"doge.print_attributes()"
]
},
{
"cell_type": "code",
"execution_count": null,
"id": "ecological-coffee",
"metadata": {},
"outputs": [],
"source": [
"doge.name = \"Ezekiel\"\n",
"\n",
"doge.print_attributes()"
]
},
{
"cell_type": "markdown",
"id": "black-result",
"metadata": {},
"source": [
"If you ever want to know what attributes exist in a class (let's say you are using a scikit-learn class), you can use the built-in function called *dir()*"
]
},
{
"cell_type": "code",
"execution_count": null,
"id": "defensive-future",
"metadata": {},
"outputs": [],
"source": [
"dir(doge)"
]
},
{
"cell_type": "markdown",
"id": "black-venture",
"metadata": {},
"source": [
"Woah hold up! Only the last three things are something we created ourselves. Where did the rest of the methods/attributes come from? We will not be getting into all of them, but they are all automatically created if we want to do more things with the class. A particularly useful method is the \\_\\_dict\\_\\_ method. Let's see what it does!"
]
},
{
"cell_type": "code",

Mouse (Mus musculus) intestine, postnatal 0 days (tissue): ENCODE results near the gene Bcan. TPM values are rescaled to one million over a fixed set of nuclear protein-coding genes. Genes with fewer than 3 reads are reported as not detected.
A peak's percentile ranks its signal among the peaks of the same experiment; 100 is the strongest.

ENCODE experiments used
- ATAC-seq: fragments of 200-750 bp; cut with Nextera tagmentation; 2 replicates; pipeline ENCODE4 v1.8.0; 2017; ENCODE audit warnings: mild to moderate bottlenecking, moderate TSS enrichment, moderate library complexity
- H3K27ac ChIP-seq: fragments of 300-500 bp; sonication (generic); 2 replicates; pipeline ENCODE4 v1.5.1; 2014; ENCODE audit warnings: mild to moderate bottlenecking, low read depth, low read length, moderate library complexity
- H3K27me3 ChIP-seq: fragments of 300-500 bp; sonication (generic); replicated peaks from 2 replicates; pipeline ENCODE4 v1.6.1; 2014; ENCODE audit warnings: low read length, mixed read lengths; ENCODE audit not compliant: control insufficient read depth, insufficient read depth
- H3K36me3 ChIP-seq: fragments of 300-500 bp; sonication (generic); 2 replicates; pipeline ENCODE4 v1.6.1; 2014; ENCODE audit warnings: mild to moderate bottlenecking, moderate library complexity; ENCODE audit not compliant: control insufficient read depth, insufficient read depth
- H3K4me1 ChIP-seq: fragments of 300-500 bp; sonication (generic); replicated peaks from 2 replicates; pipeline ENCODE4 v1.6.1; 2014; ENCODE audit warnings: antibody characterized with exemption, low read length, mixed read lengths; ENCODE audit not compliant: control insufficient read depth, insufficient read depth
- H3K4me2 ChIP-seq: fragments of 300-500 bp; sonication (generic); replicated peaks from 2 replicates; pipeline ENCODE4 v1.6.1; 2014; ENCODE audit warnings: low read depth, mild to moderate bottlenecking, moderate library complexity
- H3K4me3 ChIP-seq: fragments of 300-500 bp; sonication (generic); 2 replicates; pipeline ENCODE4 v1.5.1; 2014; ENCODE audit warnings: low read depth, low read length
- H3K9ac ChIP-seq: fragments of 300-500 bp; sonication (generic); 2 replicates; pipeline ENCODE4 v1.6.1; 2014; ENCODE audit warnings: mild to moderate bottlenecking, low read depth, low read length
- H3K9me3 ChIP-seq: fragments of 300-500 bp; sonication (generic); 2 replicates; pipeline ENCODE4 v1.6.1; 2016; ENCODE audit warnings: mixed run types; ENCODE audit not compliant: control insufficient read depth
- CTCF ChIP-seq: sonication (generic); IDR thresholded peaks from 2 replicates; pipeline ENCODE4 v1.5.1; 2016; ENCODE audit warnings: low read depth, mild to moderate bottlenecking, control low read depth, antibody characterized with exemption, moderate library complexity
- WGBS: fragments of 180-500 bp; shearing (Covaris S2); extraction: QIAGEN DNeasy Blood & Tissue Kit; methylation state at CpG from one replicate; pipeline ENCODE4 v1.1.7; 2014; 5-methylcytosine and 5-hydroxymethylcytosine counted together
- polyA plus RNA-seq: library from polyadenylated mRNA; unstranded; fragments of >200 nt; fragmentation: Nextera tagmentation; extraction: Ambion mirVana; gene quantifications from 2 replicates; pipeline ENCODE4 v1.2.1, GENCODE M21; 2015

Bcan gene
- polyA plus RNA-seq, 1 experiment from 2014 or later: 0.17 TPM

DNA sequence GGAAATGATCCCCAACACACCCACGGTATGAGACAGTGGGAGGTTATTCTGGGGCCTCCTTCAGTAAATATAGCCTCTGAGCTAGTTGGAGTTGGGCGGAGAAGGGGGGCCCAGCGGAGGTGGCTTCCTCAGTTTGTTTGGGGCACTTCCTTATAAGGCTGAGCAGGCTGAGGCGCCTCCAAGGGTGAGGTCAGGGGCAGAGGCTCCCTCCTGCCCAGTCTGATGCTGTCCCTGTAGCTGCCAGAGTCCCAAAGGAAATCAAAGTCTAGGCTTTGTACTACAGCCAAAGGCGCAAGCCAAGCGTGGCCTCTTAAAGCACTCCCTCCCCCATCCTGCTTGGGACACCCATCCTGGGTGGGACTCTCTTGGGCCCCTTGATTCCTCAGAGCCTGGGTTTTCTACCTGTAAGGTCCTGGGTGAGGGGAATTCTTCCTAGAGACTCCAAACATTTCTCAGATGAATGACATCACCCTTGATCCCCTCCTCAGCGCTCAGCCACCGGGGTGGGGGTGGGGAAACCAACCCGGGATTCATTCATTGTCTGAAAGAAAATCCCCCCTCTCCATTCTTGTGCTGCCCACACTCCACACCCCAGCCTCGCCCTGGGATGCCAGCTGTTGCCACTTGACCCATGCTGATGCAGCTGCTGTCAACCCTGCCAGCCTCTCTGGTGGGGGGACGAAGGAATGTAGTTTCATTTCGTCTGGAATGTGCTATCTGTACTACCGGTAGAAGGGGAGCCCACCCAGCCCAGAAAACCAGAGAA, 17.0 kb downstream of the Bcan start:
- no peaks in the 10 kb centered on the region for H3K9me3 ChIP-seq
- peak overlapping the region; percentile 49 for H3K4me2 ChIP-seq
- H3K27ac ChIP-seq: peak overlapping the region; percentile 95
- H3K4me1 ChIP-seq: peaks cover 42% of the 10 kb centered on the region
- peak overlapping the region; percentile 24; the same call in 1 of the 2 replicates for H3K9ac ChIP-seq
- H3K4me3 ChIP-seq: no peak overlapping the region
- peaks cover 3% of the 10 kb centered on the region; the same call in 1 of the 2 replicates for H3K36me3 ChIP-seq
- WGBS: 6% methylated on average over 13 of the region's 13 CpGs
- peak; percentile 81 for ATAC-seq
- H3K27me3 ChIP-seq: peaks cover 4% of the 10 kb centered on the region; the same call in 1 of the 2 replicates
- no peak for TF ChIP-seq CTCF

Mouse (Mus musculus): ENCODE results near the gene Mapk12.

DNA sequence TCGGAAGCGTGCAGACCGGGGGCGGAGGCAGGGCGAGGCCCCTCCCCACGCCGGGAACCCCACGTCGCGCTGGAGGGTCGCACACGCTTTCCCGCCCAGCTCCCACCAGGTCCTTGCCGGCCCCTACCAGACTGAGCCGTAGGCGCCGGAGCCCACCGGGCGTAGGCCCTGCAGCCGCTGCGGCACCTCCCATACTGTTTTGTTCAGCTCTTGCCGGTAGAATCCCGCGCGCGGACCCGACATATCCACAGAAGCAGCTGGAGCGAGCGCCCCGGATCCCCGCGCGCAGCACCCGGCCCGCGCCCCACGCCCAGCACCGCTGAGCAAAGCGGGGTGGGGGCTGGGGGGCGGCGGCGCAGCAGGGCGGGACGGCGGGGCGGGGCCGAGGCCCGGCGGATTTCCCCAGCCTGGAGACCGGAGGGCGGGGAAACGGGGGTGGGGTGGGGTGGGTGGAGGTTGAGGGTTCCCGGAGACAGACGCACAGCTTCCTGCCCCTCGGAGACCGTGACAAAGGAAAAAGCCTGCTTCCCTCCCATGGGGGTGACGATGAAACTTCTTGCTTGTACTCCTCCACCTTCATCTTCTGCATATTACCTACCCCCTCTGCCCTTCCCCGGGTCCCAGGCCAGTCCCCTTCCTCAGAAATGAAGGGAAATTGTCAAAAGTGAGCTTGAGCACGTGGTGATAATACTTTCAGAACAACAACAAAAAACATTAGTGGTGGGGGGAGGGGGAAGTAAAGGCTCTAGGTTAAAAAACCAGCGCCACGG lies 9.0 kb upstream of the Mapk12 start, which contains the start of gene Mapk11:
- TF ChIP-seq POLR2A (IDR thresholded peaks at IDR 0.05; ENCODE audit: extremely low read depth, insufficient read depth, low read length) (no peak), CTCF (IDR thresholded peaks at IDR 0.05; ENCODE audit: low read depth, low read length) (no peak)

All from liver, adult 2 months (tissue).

"execution_count": null,
"id": "wireless-beads",
"metadata": {},
"outputs": [],
"source": [
"doge.__dict__"
]
},
{
"cell_type": "markdown",
"id": "beginning-costa",
"metadata": {},
"source": [
"It simply created a dictionary of the object and its attributes and returned it to us! This can be useful if we want to inspect the attributes of a particular class or store them."
]
},
{
"cell_type": "markdown",
"id": "charming-discrimination",
"metadata": {},
"source": [
"### Static Methods vs Instance Methods\n",
"Have you noticed how there are a lot of scikit-learn functions that we can use without necessarily instantiating an object? These are called static methods. To run these, we do not need to create an object, we can simply use the class name to run those methods. See the example below!"
]
},
{
"cell_type": "code",
"execution_count": null,
"id": "celtic-acquisition",
"metadata": {},
"outputs": [],
"source": [
"class random_functions:\n",
" @staticmethod\n",
" def print_hello_world():\n",
" print(\"Hello World\")\n",
" \n",
" def instance_method(self):\n",
" print(self)\n"
]
},
{
"cell_type": "code",
"execution_count": null,
"id": "thrown-methodology",
"metadata": {},
"outputs": [],
"source": [
"random_functions.print_hello_world()"
]
},
{
"cell_type": "code",
"execution_count": null,
"id": "varying-coaching",
"metadata": {},
"outputs": [],
"source": [